Wer.dll is an Important Part of Your OS - Don't Remove it, Even if You Disable Windows Error Reporting

Fix Wer.dll Error

Overview - What is wer.dll?

Fix Wer.dll Error

Wer.dll is created by the Microsoft Corporation and is a standard DLL file found on most windows installations. This DLL file stands for Windows Error Reporting, and is used most commonly, unsurprisingly, by the built in Windows Error Reporting system.

This is the process where after a system stops responding (crashes), WER will collect information by using a memory dump. You will see messages from Windows Error Reporting after a program has closed unexpectedly, or become unresponsive. The idea behind the windows error reporting service is that when a program becomes unresponsive, data is sent to Microsoft's servers for analysis. The data is then analysed and if a solution can be found the computer user will be notified on the correct course of action to rectify it. It's fair to say that many times when windows error reporting is evoked, a suitable repair cannot be found, thus the usefulness of windows error reporting is often disputed.

It is possible to switch off windows error reporting entirely, but even if this is done it's not advised by Microsoft to delete the wer.dll file. This is because the file is referenced by other services, although it's unclear why. However, the wer.dll file does not use any system resources when windows error reporting isn't active, so there is no real reason to remove it.

Solutions - What to Do if There's a Problem With wer.dll

If your wer.dll file is missing and causing problems on your computer, it's probably because a registry key or programs is calling the DLL. This can be remedied by either:

  1. Repairing your registry
  2. Replacing the wer.dll file

Windows error reporting first appeared on Microsoft operating systems with Windows XP. When it first appeared, there was much concern that these error reports could send personal information to Microsoft, despite Microsoft's assurances that this was not the case. In theory, if personal information was being held in memory at the time of a system or program crash, then that information could be transmitted to Microsoft's servers for analysis. However, it's unclear what possible gain this would be, and the likelihood is that this information would be deleted in a very short time frame. Windows error reporting is also included in Windows Vista and Windows 7. It has been much improved since its initial appearance on XP, and is now mostly automatic. Not only does it now collect error information, but it can also suggest remedies and conduct automatic repairs.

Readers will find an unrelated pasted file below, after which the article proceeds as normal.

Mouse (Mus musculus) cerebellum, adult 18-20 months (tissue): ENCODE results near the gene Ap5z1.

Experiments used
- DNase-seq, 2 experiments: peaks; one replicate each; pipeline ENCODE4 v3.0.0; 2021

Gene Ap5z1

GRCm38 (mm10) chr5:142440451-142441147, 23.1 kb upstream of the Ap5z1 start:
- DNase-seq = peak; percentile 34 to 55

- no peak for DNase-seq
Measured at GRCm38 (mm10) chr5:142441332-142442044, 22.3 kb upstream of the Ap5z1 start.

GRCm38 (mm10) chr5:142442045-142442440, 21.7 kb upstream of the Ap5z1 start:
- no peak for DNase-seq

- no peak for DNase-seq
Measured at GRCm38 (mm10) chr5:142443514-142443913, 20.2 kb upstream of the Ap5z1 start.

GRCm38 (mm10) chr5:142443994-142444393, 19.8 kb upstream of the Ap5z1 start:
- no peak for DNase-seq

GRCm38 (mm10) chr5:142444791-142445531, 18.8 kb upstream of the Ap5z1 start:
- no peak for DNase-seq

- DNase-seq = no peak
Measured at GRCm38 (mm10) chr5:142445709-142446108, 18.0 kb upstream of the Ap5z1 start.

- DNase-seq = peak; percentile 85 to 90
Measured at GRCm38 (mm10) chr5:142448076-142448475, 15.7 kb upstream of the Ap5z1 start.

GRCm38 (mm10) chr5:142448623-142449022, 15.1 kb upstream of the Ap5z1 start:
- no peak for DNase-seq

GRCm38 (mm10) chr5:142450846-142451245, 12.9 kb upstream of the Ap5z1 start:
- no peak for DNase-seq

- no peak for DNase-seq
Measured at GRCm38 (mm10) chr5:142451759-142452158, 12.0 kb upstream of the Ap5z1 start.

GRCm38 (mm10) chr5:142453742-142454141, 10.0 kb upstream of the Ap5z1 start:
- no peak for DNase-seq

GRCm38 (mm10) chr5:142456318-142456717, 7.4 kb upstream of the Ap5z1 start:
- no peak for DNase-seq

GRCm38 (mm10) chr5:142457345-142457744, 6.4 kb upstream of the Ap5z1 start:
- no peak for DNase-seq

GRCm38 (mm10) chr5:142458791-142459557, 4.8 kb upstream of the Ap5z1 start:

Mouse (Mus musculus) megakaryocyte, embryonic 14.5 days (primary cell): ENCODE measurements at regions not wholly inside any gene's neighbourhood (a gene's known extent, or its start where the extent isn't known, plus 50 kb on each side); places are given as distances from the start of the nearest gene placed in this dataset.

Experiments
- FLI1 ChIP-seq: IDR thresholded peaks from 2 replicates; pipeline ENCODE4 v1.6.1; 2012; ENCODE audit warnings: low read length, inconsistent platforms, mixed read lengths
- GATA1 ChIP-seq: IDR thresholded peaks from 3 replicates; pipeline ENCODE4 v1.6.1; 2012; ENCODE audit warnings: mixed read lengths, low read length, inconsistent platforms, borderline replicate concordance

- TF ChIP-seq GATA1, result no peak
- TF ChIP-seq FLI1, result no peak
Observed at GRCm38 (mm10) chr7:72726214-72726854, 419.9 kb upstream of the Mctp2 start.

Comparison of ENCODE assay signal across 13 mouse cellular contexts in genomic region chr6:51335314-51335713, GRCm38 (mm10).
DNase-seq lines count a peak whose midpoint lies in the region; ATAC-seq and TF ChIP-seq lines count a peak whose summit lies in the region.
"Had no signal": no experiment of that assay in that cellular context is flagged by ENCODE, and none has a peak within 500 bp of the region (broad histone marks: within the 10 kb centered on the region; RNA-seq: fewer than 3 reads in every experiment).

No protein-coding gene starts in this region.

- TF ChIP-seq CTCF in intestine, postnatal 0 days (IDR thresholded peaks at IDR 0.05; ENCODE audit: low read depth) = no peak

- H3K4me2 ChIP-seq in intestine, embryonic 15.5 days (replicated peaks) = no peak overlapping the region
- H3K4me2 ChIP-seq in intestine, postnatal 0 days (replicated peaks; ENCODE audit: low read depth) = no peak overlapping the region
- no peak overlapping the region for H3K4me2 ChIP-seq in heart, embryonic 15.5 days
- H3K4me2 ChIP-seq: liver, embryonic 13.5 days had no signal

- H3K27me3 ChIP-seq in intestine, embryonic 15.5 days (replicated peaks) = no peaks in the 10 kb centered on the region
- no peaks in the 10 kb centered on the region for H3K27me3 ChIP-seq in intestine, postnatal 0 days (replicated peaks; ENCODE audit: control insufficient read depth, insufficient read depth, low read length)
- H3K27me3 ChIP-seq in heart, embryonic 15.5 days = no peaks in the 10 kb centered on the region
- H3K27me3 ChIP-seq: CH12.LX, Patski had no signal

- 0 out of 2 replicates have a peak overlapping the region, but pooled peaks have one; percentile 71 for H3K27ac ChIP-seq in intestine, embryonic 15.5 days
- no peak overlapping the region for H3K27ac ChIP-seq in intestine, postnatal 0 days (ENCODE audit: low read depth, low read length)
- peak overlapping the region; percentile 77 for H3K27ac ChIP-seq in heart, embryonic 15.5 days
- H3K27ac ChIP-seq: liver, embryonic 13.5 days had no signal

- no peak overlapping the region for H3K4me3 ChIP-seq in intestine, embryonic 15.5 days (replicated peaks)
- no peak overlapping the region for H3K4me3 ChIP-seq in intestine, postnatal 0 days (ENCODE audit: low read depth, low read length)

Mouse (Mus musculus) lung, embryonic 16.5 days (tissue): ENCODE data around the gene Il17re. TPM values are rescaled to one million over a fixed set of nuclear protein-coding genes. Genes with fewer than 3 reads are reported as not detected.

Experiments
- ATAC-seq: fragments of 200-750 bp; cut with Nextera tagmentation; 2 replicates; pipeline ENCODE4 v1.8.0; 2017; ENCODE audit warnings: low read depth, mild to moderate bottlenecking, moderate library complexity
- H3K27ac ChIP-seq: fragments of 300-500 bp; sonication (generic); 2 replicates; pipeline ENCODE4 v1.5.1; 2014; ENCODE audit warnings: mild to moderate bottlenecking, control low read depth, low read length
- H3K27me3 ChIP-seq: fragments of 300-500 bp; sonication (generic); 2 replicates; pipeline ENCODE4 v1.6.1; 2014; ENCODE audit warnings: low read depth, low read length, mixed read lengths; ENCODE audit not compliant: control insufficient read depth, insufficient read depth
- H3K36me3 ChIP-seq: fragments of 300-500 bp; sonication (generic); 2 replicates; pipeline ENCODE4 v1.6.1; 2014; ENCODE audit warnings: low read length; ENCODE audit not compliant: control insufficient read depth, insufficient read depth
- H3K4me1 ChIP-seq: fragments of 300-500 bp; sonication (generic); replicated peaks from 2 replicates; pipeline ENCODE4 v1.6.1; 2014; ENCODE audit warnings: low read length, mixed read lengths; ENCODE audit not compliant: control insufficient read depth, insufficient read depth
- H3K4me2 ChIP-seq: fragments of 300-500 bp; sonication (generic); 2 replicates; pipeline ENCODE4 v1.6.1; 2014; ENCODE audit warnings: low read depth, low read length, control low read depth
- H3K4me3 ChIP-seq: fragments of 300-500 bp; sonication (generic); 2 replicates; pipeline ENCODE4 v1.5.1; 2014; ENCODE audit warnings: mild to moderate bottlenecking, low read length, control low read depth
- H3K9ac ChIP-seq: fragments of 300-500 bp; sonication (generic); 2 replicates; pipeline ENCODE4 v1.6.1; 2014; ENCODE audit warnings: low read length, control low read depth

There has been reports in the past that wer.dll could contact a virus or malware, or could be maliciously infected by third party software. These reports however remain undetermined, and wer.dll does not show up on virus scans by any of the leading antivirus software. It's generally accepted that windows error reporting is a useful addition to Windows operating systems, especially for new and novice users. As it doesn't use system resources, it need not be disabled to provide performance enhancements.

How does it fix all this?

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